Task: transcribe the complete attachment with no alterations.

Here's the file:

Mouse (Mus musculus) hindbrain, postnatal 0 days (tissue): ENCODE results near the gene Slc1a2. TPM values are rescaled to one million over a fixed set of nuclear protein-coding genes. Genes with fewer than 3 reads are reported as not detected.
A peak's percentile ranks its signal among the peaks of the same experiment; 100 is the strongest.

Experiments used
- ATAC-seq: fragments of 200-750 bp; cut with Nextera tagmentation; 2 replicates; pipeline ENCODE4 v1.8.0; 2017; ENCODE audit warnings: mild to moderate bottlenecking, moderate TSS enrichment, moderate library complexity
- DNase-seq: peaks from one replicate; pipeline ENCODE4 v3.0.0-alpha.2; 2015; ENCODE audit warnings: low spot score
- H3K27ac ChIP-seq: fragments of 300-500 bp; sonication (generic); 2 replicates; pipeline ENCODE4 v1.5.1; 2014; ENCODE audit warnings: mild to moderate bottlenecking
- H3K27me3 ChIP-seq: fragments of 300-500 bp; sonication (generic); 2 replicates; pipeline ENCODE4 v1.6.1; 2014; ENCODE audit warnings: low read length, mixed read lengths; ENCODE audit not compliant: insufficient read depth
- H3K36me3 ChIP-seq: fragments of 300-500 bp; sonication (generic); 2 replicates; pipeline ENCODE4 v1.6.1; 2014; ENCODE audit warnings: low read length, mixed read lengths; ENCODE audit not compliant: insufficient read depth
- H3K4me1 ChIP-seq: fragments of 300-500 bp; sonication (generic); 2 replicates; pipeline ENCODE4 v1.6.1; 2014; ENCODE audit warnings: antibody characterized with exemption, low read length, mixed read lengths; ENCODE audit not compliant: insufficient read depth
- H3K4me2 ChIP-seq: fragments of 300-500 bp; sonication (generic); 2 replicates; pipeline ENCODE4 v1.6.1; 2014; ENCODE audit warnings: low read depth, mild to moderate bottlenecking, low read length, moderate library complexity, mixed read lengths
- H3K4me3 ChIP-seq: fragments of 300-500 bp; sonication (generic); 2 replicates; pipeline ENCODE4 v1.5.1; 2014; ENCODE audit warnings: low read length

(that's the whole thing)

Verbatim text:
Mouse (Mus musculus) hindbrain, postnatal 0 days (tissue): ENCODE results near the gene Slc1a2. TPM values are rescaled to one million over a fixed set of nuclear protein-coding genes. Genes with fewer than 3 reads are reported as not detected.
A peak's percentile ranks its signal among the peaks of the same experiment; 100 is the strongest.

Experiments used
- ATAC-seq: fragments of 200-750 bp; cut with Nextera tagmentation; 2 replicates; pipeline ENCODE4 v1.8.0; 2017; ENCODE audit warnings: mild to moderate bottlenecking, moderate TSS enrichment, moderate library complexity
- DNase-seq: peaks from one replicate; pipeline ENCODE4 v3.0.0-alpha.2; 2015; ENCODE audit warnings: low spot score
- H3K27ac ChIP-seq: fragments of 300-500 bp; sonication (generic); 2 replicates; pipeline ENCODE4 v1.5.1; 2014; ENCODE audit warnings: mild to moderate bottlenecking
- H3K27me3 ChIP-seq: fragments of 300-500 bp; sonication (generic); 2 replicates; pipeline ENCODE4 v1.6.1; 2014; ENCODE audit warnings: low read length, mixed read lengths; ENCODE audit not compliant: insufficient read depth
- H3K36me3 ChIP-seq: fragments of 300-500 bp; sonication (generic); 2 replicates; pipeline ENCODE4 v1.6.1; 2014; ENCODE audit warnings: low read length, mixed read lengths; ENCODE audit not compliant: insufficient read depth
- H3K4me1 ChIP-seq: fragments of 300-500 bp; sonication (generic); 2 replicates; pipeline ENCODE4 v1.6.1; 2014; ENCODE audit warnings: antibody characterized with exemption, low read length, mixed read lengths; ENCODE audit not compliant: insufficient read depth
- H3K4me2 ChIP-seq: fragments of 300-500 bp; sonication (generic); 2 replicates; pipeline ENCODE4 v1.6.1; 2014; ENCODE audit warnings: low read depth, mild to moderate bottlenecking, low read length, moderate library complexity, mixed read lengths
- H3K4me3 ChIP-seq: fragments of 300-500 bp; sonication (generic); 2 replicates; pipeline ENCODE4 v1.5.1; 2014; ENCODE audit warnings: low read length